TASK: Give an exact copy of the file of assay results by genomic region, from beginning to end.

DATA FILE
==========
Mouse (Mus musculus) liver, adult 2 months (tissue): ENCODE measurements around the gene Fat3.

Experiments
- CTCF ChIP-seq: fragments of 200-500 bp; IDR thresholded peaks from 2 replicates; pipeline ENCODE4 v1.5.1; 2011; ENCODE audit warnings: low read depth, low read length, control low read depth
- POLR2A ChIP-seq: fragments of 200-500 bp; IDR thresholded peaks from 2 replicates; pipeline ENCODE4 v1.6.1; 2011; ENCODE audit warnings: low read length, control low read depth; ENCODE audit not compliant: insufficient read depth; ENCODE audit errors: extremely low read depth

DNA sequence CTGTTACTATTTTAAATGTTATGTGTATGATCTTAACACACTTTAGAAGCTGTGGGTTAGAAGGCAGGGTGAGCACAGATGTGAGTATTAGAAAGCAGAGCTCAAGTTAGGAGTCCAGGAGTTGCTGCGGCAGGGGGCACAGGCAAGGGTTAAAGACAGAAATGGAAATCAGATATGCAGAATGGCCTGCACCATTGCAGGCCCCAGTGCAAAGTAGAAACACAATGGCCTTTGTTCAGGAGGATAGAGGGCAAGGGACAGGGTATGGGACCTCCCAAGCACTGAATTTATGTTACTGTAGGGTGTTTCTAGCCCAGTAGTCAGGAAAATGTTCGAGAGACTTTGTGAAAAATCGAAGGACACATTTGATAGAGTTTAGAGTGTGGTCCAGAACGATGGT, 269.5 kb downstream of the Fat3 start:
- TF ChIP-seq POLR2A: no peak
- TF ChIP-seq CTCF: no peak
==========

Mouse (Mus musculus) liver, adult 2 months (tissue): ENCODE measurements around the gene Fat3.

Experiments
- CTCF ChIP-seq: fragments of 200-500 bp; IDR thresholded peaks from 2 replicates; pipeline ENCODE4 v1.5.1; 2011; ENCODE audit warnings: low read depth, low read length, control low read depth
- POLR2A ChIP-seq: fragments of 200-500 bp; IDR thresholded peaks from 2 replicates; pipeline ENCODE4 v1.6.1; 2011; ENCODE audit warnings: low read length, control low read depth; ENCODE audit not compliant: insufficient read depth; ENCODE audit errors: extremely low read depth

DNA sequence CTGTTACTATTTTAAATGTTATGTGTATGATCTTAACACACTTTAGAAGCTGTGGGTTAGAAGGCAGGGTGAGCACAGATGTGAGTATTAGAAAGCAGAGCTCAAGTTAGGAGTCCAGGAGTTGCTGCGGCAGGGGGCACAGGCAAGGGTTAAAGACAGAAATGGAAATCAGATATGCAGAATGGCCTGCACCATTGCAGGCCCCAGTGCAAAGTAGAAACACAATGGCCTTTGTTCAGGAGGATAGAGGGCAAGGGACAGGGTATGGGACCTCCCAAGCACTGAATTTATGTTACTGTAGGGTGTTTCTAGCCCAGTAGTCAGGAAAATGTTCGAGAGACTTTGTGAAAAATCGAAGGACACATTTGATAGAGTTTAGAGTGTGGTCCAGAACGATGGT, 269.5 kb downstream of the Fat3 start:
- TF ChIP-seq POLR2A: no peak
- TF ChIP-seq CTCF: no peak